- This ancient place name and surname is Anglo-Scottish. It is locational, and is said to derive chiefly from the town of Blackburn in the county of Lancashire, although there are other minor places, particularly in Scotland, which have given rise to instances of the surname. Blackburn (in Lancashire) is recorded in the famous Domesday Book of 1086 as "Blacheburne", and later in 1187 as "Blakeburn". This placename, and all of the others, share the same meaning and derivation. This is "the dark-coloured stream", from the Olde English pre 7th Century "blaec", meaning black, with "burna", a stream. In Lancashire, the stream from which the town was named is now called the Blackwater. Early examples of the surname recording include: Willelmus de Blakeburne, a charter witness in Lindores in 1243, was the first of the name to be recorded in Scotland, whilst William de Blakburne was abbot of Cambuskenneth in 1394. The will of Edward Blackburne, of Leyland, in Lancashire, was recorded at the Wills Registry in the city of Chester in 1593, whilst Henry Blackburn married Cisley Syddall on May 15th 1575, at Manchester Cathedral. The first recorded spelling of the family name is shown to be that of Henry de Blakeburn. This was dated 1206, in the "Curia Regis" rolls of Lancashire", during the reign of King John of England, 1199 - 1216.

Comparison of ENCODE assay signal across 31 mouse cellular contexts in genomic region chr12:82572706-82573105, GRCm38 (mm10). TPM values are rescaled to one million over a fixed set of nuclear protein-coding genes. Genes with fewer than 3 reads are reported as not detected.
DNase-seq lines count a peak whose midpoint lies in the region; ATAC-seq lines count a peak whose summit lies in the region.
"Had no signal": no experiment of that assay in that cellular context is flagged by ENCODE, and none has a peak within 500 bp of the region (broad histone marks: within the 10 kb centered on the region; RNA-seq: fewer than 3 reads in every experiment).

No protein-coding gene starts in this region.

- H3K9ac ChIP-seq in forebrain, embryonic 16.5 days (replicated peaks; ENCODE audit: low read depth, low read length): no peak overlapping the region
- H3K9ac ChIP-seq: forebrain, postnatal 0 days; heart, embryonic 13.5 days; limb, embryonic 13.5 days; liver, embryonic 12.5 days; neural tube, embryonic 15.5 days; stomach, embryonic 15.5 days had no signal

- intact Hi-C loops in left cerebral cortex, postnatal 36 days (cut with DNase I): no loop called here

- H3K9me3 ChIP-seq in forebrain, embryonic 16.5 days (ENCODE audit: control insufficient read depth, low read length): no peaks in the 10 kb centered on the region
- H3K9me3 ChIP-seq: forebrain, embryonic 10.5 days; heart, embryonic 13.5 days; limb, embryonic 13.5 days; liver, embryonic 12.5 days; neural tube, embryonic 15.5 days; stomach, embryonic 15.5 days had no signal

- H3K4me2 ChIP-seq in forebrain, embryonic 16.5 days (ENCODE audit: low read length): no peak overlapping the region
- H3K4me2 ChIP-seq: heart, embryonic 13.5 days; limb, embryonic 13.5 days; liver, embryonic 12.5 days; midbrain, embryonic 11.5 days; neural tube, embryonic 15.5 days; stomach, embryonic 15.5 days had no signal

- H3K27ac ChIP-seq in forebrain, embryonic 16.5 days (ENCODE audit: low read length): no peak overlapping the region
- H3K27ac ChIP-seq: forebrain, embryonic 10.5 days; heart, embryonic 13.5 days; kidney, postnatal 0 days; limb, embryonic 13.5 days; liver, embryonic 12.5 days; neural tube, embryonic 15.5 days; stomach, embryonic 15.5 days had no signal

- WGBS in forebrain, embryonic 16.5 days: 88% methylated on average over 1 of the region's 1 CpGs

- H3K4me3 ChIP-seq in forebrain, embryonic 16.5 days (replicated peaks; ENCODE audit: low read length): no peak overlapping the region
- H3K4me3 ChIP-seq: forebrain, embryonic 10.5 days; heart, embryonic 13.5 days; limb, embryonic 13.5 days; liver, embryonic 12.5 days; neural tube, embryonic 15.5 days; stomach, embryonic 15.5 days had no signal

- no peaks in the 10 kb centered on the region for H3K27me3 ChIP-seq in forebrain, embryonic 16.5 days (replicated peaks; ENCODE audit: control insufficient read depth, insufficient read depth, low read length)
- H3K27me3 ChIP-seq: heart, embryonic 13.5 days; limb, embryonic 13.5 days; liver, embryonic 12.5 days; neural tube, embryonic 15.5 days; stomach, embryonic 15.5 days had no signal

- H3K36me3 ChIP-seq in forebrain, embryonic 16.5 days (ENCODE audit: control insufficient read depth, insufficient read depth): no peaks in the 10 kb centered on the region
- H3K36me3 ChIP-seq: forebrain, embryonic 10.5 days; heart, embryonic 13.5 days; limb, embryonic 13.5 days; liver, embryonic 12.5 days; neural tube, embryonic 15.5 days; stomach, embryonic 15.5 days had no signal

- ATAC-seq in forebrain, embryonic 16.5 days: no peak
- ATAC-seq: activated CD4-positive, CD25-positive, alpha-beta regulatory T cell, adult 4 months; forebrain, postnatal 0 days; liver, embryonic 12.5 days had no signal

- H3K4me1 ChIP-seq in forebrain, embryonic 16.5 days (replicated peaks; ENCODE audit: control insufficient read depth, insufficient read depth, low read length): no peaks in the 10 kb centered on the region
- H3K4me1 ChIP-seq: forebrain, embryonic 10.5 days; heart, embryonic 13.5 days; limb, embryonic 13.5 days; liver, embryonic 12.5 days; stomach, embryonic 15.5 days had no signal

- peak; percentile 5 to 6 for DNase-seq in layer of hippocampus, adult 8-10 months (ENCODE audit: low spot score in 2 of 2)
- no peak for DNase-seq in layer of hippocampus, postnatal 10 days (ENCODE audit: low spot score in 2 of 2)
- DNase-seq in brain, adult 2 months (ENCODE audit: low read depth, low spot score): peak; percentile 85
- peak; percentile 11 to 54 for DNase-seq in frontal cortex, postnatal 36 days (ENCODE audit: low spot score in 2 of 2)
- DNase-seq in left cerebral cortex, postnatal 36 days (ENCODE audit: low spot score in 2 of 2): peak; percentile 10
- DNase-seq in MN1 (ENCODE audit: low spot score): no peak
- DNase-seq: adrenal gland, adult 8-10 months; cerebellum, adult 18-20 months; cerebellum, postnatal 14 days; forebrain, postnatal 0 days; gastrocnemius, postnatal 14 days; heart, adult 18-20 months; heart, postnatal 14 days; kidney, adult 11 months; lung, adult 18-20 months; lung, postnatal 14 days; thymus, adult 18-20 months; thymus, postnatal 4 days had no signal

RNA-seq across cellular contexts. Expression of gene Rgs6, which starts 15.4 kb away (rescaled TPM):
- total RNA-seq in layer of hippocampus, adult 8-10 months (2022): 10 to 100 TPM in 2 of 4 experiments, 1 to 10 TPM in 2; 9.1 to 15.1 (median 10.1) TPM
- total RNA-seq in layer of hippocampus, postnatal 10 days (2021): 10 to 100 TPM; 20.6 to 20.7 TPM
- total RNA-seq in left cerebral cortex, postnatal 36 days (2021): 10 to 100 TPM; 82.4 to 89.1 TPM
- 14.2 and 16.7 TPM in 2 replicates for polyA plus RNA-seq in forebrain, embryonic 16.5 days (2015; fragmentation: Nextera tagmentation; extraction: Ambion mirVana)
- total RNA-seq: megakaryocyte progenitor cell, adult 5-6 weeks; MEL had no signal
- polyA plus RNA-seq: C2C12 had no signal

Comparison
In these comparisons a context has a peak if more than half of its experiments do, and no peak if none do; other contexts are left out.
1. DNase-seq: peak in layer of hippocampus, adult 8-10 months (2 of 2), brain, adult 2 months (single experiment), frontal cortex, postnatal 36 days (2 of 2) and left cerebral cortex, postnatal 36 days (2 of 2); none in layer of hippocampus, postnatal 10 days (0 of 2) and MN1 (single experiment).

Surnames reference. 2013.